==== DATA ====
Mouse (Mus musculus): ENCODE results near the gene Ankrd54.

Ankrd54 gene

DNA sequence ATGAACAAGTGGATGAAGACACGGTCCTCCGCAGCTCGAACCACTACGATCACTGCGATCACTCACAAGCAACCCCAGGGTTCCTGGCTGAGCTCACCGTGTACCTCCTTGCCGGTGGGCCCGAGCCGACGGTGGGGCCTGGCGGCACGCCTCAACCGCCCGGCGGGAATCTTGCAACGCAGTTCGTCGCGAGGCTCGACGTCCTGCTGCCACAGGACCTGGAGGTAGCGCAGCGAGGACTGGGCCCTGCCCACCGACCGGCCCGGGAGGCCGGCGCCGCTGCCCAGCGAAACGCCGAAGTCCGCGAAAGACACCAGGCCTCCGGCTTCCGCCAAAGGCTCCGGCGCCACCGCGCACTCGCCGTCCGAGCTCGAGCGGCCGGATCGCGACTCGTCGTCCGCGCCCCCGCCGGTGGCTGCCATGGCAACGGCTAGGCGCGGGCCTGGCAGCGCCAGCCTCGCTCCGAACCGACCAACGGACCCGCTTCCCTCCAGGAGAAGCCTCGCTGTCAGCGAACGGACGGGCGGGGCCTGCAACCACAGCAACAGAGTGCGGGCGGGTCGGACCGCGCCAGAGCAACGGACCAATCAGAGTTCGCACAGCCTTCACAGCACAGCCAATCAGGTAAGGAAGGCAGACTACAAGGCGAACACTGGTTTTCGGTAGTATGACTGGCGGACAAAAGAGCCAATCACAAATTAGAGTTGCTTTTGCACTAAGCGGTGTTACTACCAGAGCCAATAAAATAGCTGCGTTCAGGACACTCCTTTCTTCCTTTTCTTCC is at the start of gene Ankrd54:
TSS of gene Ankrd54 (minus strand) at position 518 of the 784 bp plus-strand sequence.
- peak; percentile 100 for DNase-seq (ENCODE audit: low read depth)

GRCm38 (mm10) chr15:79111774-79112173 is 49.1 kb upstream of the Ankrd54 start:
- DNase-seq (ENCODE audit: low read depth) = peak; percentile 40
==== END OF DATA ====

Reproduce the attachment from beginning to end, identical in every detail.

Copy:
Mouse (Mus musculus): ENCODE results near the gene Ankrd54.

Ankrd54 gene

DNA sequence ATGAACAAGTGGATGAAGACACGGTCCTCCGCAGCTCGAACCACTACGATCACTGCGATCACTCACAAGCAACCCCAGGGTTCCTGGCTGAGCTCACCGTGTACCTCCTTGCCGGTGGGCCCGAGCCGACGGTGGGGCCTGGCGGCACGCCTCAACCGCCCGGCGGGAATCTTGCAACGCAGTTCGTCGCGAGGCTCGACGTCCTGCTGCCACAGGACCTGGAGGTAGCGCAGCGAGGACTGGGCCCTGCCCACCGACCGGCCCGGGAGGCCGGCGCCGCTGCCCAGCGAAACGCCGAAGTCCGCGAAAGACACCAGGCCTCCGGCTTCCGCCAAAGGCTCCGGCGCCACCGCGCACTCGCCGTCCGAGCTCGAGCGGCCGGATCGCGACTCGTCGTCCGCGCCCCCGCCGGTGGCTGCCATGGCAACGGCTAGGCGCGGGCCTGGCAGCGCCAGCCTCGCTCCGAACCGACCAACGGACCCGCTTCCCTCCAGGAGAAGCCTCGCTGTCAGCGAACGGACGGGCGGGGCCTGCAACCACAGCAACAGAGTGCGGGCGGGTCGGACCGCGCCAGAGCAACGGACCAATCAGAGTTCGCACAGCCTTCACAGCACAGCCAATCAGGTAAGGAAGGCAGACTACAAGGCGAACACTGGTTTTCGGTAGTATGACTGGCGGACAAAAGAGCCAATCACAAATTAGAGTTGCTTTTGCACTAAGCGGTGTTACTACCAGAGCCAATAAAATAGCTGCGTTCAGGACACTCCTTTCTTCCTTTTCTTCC is at the start of gene Ankrd54:
TSS of gene Ankrd54 (minus strand) at position 518 of the 784 bp plus-strand sequence.
- peak; percentile 100 for DNase-seq (ENCODE audit: low read depth)

GRCm38 (mm10) chr15:79111774-79112173 is 49.1 kb upstream of the Ankrd54 start:
- DNase-seq (ENCODE audit: low read depth) = peak; percentile 40